If you have a fuddy-duddy 1920s house in need of some trellising, outdoor furniture or an arbor take a look at Beautifying the Home Grounds by the Southern Pine Association, part of the always useful Building Technology Heritage Library on archive.org.

I’m using Beautifying the Home Grounds as a design resource to replace the horrible flipper fence I installed a few years ago and the aging entrance arbor that fence is connected to. I’m thinking of going with arbor number 13.

I’ve already done the rendering in Sketchup. Boring, yes. But sometimes boring is just what your house wants.

Backyard in Progress

This morning I thought I’d update progress on the garden. A crew from Haynes Landscaping worked hard over the past week to clean up our backyard and install the hardscaping for a rain garden fed by the downspout from the back end of our house. The rain garden will fill out a problematic area we’ve struggled with over the years.

When we moved into this house in 1998 the spot was occupied by a dead tree. A few years ago we used the area to mine clay for our adobe oven. This left a shallow depression that I filled in with compost and routed the downspout towards via an unsightly pipe. Lacking definition and choked with weeds, the area never looked good.

Our landscaper Laramee proposed digging the depression out by about a foot and adding river rock and a little dry stream fed by the downspout. I made a bridge so that when it rains water will flow under the path that leads to our shed. This is why you hire an outsider expert: Kelly and I would never have thought of this rain garden or the idea of running the flow under the path.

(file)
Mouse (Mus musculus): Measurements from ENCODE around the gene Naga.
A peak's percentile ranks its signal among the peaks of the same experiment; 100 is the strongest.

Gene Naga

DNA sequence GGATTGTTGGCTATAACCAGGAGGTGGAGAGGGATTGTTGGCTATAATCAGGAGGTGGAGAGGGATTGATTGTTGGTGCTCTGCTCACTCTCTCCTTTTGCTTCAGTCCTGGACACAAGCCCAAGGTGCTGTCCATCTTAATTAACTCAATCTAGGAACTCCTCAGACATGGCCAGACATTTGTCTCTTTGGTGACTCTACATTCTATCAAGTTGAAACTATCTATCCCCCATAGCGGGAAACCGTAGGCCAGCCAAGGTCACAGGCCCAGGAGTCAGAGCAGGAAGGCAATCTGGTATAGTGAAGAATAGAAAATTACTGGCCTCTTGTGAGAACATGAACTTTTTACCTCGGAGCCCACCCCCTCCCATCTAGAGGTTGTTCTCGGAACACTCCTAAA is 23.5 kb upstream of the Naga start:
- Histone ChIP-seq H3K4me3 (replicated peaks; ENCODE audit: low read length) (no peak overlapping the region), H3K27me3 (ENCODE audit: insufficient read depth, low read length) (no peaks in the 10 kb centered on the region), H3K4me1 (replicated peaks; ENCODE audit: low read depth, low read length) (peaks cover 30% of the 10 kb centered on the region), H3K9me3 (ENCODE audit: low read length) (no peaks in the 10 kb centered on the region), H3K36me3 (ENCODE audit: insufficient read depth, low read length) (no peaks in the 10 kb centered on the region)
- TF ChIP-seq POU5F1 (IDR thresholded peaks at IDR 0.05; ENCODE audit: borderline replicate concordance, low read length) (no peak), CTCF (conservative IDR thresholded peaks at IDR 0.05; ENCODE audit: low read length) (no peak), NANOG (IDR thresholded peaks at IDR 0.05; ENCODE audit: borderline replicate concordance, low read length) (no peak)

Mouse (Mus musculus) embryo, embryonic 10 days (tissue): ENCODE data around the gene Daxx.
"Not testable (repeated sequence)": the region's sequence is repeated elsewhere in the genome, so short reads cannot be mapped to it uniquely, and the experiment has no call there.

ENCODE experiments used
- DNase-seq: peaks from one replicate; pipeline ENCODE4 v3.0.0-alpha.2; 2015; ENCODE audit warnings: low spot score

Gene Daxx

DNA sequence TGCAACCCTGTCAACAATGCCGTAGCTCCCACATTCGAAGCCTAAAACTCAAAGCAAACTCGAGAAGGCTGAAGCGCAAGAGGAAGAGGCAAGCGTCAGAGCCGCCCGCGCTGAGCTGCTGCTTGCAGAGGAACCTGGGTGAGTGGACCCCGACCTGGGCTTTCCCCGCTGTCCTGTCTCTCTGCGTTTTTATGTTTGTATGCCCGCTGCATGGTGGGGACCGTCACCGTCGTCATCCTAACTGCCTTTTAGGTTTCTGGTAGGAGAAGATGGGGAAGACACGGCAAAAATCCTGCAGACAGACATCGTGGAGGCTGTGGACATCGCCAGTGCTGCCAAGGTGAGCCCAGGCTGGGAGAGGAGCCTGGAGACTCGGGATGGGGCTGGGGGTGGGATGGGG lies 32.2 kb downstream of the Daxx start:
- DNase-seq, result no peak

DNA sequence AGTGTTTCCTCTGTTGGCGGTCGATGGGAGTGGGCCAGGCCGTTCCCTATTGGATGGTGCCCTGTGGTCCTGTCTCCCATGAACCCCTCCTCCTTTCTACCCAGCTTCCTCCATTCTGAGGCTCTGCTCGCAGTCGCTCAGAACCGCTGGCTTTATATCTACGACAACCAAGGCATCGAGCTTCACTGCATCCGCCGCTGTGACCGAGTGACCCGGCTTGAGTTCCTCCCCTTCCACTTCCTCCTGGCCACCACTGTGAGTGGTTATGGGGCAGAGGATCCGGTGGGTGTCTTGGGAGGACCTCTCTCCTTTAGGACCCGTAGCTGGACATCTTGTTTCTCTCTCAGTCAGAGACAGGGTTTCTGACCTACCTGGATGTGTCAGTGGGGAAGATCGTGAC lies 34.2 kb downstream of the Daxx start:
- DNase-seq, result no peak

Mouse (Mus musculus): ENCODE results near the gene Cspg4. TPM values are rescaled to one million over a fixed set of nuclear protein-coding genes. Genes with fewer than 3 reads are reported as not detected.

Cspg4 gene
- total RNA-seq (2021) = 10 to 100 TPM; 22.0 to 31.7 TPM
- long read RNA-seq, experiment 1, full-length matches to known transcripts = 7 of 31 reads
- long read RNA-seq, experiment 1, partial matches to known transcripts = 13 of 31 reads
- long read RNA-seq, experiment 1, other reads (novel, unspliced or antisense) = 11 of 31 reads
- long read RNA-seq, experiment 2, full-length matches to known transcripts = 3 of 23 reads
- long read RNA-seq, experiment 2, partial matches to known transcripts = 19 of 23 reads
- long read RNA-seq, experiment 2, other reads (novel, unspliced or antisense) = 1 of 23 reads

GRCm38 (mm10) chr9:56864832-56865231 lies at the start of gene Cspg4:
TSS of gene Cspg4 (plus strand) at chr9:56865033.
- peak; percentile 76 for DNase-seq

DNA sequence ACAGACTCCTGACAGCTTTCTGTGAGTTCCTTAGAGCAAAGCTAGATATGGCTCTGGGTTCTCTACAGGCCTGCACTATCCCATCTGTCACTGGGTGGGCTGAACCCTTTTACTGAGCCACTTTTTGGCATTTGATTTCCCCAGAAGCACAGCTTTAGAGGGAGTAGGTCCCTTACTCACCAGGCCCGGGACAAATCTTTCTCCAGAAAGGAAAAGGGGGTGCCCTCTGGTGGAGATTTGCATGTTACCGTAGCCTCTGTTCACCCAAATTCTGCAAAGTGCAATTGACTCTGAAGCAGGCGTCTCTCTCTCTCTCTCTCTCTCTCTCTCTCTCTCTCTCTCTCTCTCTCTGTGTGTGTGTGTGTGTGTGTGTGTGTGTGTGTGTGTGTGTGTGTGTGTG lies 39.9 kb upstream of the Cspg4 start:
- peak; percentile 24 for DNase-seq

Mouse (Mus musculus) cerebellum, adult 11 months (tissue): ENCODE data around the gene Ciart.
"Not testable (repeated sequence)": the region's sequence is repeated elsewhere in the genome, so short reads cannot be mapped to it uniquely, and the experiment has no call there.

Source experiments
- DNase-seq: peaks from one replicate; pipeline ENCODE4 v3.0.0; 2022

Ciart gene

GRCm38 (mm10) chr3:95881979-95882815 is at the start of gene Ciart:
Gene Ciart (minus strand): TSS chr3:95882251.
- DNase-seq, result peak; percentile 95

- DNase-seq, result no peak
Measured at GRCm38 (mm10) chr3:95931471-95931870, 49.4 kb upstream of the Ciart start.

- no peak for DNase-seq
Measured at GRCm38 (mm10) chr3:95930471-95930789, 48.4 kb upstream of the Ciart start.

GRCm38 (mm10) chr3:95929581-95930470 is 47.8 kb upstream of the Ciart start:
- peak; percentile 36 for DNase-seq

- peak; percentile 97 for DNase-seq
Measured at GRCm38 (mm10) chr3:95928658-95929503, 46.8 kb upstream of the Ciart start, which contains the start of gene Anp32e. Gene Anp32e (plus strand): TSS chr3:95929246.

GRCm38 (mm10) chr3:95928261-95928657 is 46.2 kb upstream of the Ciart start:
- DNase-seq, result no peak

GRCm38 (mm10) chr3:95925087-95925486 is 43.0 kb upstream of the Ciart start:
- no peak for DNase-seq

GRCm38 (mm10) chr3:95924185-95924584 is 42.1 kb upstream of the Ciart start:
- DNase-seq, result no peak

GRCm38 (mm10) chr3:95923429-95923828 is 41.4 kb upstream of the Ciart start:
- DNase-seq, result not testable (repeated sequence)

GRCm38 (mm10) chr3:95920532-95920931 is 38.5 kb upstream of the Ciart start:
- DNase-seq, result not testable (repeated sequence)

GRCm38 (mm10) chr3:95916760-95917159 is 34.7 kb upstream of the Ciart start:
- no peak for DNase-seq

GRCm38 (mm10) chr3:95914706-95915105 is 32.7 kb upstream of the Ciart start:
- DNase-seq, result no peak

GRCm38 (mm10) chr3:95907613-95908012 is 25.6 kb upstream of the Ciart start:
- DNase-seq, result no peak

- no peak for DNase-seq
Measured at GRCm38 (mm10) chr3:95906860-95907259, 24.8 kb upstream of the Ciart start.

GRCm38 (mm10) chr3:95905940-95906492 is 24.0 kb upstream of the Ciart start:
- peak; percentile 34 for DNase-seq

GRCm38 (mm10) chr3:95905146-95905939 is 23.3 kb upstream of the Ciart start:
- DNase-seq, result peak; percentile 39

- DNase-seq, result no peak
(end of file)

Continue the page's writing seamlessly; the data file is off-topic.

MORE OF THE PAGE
Yes, one of these days I’ll remove the bar code from that pipe!

We plan on planting this area with native plants in the fall. Laramee and his crew also hauled up some rock to better define the paths in our yard that lead to the bees and the chicken coop.

Laramee also proposed something else we never would have thought of: 12-volt lighting. He placed the lights sparingly along the paths in our backyard. For the sake of wildlife, I don’t believe in having outdoor lighting on all the time, so I rigged up a remote control switch to turn the lighting on as needed, such as when heading to the shed in the evening.